- Gebundene Ausgabe: 252 Seiten
- Verlag: Ten Speed Press; Auflage: 1 (28. August 2012)
- Sprache: Englisch
- ISBN-10: 1607741148
- ISBN-13: 978-1607741145
- Größe und/oder Gewicht: 21,1 x 2,3 x 23,6 cm
- Durchschnittliche Kundenbewertung: 4 Kundenrezensionen
- Amazon Bestseller-Rang: Nr. 163.884 in Fremdsprachige Bücher (Siehe Top 100 in Fremdsprachige Bücher)
- Komplettes Inhaltsverzeichnis ansehen
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The Sprouted Kitchen: A Tastier Take on Whole Foods (Englisch) Gebundene Ausgabe – 28. August 2012
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“Sara’s recipes are to be shared and savored. Nutritious, hearty, and relaxed, this book is filled with attractive food and beautiful photographs. Love it all around.”
—Aran Goyoaga, creator of Cannelle et Vanille and author of Small Plates and Sweet Treats
“The minute I landed on the Sprouted Kitchen website years ago, I knew I’d stumbled on a kindred spirit. Everything I loved about the site extends itself beautifully into this cookbook—the vibrant focus on whole foods, the enticing photography, the inspired ingredient combinations, and Sara’s approachable voice. I imagine this book being a welcome addition in many, many kitchens.”
—Heidi Swanson, author of Super Natural Every Day
“We all aspire to eat healthfully, but sometimes those good intentions are foiled by hard-to-source ingredients, restrictive fad diets, and other road-blocks. Sara Forte’s simple yet inventive recipes and straightforward approach to good, clean cooking are a breath of fresh air. From buckwheat tarts to nori popcorn, crispy avocado wedges to sesame date yogurt cups, I can’t wait to get cooking.”
—Luisa Weiss, creator of The Wednesday Chef and author of My Berlin Kitchen
“From gastriques to grape salsas and collard wraps to lassis, The Sprouted Kitchen proves that eating whole foods can be nutritious, approachable, and interesting. Sara and Hugh are my kitchen kin as they cook and shoot seasonally based, California-focused cuisine in a contemporary and smart manner. This book is a guide for the conscientious eater with creative yet doable ways to cook ethically, practically, and—most importantly—deliciously.”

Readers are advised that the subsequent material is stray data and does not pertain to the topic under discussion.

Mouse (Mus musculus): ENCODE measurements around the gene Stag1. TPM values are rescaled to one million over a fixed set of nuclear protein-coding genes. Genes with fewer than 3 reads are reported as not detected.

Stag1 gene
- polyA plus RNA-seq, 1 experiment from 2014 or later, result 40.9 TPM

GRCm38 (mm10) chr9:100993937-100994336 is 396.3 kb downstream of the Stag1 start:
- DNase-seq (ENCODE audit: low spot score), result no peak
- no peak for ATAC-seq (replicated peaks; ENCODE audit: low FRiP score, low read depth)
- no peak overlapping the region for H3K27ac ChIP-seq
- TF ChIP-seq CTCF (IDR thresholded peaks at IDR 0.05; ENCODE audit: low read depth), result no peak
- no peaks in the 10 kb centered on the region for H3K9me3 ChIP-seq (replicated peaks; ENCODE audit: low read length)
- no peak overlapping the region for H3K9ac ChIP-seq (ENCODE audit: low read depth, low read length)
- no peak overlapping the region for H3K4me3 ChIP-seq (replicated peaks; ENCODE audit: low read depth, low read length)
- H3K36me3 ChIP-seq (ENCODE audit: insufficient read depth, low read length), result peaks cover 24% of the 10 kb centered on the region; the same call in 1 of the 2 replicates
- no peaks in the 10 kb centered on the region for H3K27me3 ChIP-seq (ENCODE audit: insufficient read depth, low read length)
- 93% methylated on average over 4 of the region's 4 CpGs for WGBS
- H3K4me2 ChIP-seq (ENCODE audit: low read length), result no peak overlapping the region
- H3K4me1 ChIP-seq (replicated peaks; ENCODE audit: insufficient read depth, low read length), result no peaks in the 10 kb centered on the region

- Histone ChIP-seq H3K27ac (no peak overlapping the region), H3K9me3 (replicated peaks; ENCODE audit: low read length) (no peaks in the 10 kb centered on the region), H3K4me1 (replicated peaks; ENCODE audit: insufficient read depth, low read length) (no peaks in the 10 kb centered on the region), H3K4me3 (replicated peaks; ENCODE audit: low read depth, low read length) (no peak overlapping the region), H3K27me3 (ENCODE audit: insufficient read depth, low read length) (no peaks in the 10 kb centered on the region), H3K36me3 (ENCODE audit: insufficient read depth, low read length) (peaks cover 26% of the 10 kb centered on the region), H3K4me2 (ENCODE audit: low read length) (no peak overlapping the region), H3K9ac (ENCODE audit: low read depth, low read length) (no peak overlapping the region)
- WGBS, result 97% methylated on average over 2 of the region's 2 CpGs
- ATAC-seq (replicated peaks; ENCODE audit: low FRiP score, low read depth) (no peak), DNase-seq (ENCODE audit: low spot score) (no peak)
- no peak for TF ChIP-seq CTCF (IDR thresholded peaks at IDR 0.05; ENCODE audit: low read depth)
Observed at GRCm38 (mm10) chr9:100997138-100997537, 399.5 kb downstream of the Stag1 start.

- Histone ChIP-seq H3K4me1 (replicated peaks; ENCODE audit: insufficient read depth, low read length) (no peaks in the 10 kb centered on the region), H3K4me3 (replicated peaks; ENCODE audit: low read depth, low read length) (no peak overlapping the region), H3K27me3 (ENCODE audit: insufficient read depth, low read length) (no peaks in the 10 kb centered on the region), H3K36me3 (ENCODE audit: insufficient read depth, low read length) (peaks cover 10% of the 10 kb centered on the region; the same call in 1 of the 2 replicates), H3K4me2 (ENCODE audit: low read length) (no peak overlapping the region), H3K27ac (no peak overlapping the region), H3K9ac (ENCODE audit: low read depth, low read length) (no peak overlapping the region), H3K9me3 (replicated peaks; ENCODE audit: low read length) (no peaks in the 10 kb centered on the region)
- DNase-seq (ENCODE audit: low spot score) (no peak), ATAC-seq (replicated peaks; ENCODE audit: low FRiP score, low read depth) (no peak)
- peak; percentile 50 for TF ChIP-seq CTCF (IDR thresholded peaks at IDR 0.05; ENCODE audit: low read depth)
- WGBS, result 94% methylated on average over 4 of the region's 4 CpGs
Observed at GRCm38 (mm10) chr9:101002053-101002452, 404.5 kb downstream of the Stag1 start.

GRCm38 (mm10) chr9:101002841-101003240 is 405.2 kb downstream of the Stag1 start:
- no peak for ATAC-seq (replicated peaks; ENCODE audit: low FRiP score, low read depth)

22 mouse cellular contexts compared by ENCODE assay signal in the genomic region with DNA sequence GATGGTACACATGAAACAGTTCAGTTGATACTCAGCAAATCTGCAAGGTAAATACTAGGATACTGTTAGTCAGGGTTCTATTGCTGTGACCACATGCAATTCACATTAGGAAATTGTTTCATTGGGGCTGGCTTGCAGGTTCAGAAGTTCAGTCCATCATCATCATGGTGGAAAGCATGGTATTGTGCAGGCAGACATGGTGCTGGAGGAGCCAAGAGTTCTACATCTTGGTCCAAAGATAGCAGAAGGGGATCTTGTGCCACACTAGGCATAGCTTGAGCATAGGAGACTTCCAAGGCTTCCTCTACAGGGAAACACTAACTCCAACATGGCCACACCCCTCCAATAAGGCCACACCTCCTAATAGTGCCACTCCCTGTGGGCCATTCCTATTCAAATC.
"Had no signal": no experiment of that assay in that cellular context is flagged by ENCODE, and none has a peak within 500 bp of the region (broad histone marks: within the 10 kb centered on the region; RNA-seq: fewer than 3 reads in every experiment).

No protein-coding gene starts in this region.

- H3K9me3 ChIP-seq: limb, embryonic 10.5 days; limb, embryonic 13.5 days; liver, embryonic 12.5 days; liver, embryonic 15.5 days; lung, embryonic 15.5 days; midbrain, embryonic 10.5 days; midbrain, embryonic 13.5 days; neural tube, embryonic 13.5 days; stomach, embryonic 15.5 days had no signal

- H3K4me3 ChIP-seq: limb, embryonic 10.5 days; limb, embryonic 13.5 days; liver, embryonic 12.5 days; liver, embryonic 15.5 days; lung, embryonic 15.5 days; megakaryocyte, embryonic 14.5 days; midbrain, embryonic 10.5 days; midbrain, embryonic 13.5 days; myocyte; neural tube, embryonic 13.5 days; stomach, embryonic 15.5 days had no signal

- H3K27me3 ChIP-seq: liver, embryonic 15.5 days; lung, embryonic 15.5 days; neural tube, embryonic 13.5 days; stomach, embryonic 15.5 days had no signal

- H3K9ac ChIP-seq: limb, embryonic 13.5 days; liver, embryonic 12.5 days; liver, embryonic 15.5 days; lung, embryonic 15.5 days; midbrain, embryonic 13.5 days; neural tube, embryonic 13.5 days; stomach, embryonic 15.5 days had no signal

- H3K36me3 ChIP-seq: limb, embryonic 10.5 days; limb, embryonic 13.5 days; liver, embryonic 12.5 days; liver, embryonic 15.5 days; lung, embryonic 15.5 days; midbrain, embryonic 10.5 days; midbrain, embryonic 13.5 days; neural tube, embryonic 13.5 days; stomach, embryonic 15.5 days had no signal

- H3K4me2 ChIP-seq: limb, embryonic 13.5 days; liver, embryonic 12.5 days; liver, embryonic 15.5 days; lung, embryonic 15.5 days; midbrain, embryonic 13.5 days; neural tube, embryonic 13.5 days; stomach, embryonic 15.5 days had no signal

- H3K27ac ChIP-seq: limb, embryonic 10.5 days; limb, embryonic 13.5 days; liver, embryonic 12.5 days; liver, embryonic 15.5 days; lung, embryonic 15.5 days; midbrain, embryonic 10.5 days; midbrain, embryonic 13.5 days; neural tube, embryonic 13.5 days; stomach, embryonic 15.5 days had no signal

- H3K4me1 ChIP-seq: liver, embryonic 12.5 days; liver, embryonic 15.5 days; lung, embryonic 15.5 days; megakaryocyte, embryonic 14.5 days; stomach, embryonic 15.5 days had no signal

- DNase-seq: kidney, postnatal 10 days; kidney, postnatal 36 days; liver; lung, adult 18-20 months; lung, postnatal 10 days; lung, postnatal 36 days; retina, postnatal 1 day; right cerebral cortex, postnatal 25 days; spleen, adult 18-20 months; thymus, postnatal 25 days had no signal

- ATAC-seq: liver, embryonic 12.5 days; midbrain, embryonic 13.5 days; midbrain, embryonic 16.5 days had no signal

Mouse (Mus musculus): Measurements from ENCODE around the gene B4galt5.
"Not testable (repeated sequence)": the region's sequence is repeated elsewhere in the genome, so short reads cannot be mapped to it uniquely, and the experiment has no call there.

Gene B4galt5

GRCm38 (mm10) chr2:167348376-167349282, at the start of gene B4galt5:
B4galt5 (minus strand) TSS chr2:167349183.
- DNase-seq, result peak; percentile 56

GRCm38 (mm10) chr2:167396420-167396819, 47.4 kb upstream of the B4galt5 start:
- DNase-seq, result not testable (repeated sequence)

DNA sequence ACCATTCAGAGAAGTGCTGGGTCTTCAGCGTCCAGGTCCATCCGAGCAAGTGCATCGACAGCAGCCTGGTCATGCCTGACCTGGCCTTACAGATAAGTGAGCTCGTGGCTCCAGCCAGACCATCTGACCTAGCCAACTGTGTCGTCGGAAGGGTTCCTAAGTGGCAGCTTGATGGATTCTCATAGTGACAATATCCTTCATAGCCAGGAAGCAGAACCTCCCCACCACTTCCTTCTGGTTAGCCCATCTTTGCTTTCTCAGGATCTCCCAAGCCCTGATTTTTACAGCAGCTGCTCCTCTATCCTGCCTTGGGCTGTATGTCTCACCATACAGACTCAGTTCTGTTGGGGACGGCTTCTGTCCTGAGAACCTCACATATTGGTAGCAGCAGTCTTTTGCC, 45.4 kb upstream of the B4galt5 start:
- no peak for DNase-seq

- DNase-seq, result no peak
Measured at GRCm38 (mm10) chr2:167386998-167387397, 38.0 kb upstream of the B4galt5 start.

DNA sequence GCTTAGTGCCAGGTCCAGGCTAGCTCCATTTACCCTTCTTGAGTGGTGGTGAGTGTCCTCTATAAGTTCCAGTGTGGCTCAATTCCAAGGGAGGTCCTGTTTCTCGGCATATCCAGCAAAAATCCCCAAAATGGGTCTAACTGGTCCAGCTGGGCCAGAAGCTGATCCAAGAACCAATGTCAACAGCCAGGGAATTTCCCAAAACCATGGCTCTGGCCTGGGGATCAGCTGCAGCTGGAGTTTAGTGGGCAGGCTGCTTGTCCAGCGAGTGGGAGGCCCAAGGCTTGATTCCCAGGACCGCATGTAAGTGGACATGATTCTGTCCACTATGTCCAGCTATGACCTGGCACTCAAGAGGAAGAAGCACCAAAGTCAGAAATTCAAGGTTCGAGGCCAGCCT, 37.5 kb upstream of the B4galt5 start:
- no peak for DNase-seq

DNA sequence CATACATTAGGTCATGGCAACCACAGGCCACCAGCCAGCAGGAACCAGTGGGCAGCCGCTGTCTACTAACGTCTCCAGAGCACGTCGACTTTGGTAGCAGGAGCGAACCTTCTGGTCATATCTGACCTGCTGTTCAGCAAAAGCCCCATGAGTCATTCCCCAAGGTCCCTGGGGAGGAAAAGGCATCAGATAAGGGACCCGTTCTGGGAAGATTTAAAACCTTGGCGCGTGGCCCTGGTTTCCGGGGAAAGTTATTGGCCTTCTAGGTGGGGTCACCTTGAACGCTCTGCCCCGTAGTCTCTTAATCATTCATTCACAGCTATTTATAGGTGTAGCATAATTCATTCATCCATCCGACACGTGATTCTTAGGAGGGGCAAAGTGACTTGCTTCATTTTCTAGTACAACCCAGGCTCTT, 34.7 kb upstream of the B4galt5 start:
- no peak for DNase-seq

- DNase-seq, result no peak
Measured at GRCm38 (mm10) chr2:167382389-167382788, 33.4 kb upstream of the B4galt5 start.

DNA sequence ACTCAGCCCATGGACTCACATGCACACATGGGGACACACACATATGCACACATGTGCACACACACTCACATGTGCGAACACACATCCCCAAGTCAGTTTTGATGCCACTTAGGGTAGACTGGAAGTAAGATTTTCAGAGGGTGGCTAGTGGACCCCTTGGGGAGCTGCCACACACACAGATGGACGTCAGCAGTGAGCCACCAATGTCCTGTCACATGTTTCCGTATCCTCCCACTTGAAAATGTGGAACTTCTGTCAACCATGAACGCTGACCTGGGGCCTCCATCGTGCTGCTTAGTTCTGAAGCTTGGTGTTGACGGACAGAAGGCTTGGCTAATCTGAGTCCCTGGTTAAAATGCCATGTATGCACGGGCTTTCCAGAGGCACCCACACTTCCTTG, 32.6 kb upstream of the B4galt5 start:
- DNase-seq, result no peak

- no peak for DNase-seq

—Aida Mollenkamp, host of Ask Aida and FoodCrafters
Über den Autor und weitere Mitwirkende
SARA FORTE discovered a love for whole foods when she volunteered at an organic farm while working toward her English degree at Cal Poly, San Luis Obispo. The interest led to an internship in Italy at a bed-and-breakfast and cooking school, jobs at a few different markets, and eventually a food blog, Sprouted Kitchen (sproutedkitchen.com), that she produces with her husband, Hugh. She writes recipes and stories about life while he documents their whole food approach to eating well. Her work has been featured in InStyle, Better Homes & Gardens, Sunset, Fine Cooking, The Kitchn, Etsy, Food 52, and EcoSalon. The Sprouted Kitchen was a recent finalist in Saveur’s Best Food Blog Awards for Best Food Photography. Sara continues to freelance in recipe development and take on small catering jobs on the side. They currently live in Dana Point, California, working, eating, and inspiring people to cook fresh, real food.
HUGH FORTE is a self-taught photographer whose work was born from traveling and wanting to document the life playing out around him. Although Hugh focuses most of his energy on wedding and lifestyle photography, he created Sprouted Kitchen as a gift to Sara so that they would have a creative outlet together, and he has since begun to experiment with a fresh approach to the art of food photography. With an aesthetic inspired largely by the natural beauty of the subject, his eye pairs well with Sara’s cooking style. Hugh’s work has been recognized by Smithsonian, Photo District News, and Condé Nast Traveler. While photography is both his profession and his passion, Hugh’s time is also invested in great books, fun waves, and the pursuit of a really good cup of coffee.